o Information. The Internet has vastly expanded buyers’ access to decision-support information via comparison shopping, online product reviews, advice columns, newsletters, chat; even return policies and complaints are often better served on the Web.
o Flexibility. The Internet has opened up new forms (and reinvigorated dormant forms) of negotiation and exchange — auction, reverse auction, buyer aggregation, barter, incentive credit.
o Co-opetition. Just as Macy’s made friends by sending shoppers to Gimbel’s in Miracle on 34th Street, the Web teaches businesses that it pays to refer buyers to other sellers when they can’t meet a need.
These genies cannot be stuffed back in their bottles. The new economy is unalterably changing the world economy, and the economic pressure on companies to mount full-scale e-commerce ventures is as relentless. If anything, the shakeouts will continue to accelerate sector-by-sector consolidation, making it more crucial than ever to be an early mover.
Bricks-and-mortar businesses can learn from the mistakes of the pure-play pioneers, leveraging their inherent advantages in the process.
According to research conducted by Shop.org, Silver Spring, MD, and The Boston Consulting Group, Boston, the average pure-play spent $82 to acquire each customer in 1999, vs. just $12 for offline-based companies. The difference is partly a matter of culture, partly a leveraging of existing customer bases and brand equity.
While it’s currently fashionable to ridicule the excesses of e-tailers, bricks-and-mortar companies should selectively adapt elements of the dot-com mind-set, culture and skill-set. The Internet does demand speed, tech smarts, healthy capital investment, willingness to experiment constantly and change direction, and an openness to a wide variety of partnerships and cooperation.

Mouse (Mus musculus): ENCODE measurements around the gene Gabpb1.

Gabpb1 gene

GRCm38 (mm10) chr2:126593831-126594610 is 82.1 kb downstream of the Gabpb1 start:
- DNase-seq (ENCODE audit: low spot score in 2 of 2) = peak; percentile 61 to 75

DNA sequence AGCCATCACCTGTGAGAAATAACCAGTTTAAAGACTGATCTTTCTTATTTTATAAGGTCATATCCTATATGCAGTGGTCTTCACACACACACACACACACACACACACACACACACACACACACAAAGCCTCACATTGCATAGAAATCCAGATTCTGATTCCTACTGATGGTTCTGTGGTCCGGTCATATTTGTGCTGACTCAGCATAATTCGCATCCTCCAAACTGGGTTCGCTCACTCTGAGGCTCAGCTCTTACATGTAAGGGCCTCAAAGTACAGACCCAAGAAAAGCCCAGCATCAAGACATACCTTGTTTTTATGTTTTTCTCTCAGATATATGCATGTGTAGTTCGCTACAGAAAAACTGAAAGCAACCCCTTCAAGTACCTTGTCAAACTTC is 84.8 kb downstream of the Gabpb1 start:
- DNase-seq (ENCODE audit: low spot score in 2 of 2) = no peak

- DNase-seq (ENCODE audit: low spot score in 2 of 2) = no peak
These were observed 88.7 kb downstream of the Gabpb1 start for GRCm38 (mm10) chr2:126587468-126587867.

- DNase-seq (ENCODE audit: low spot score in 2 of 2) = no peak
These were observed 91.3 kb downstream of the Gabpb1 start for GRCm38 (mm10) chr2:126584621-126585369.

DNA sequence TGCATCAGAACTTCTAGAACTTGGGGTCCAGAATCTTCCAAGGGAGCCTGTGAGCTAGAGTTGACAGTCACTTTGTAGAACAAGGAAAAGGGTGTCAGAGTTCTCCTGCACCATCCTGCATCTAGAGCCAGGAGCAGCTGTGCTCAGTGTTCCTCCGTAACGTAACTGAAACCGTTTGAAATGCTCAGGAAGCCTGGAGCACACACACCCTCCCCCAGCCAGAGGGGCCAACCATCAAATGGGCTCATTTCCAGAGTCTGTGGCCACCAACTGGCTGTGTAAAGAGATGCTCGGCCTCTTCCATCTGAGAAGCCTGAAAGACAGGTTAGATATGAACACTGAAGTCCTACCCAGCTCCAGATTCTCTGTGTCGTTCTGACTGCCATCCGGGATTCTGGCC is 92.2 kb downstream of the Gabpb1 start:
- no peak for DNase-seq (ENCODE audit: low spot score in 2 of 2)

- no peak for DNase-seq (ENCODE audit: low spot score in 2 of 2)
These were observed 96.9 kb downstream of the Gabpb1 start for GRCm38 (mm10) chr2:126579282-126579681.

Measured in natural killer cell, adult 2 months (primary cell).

The transition to clicks and mortar is long a road that has to be traveled fast. The challenges include:
o Access to capital.
o Consolidation of losses on the company income statement.
o Recruitment of Internet talent — often dependent on offering incentive equity.
o Creation of Internet culture.
o Negotiating channel conflicts.
o Adapting existing customer service and fulfillment operations to Internet operations.
o Deploying state-of-the-art technology.
o Moving to market at warp speed.
Cultural adaptation is the subtlest of these challenges; its results permeate all other decisions and operations. For instance, it is crucial to create a Web site with design fundamentals dictated by the needs and propensities of online shoppers. Bricks-and-mortar sites too often look and feel like store aisles transposed into two dimensions. Cyberspace is multidimensional: Customers should be able to structure a search according to multiple criteria.
Logistics aside, the defining decision for retailers is to move full throttle with no regrets. The coming dot-com shakeout may be gory. But over the longer term, it will be nothing compared to the carnage among companies that refuse to leap a digital divide of their own creation.
The best retailers have always been open to new channels of branded distribution The e-business revolution is likewise a revolution in branding. Merchants that make the most of integrating online and offline sales will have done the most for their core franchise and in the process, have put themselves on track for profitability.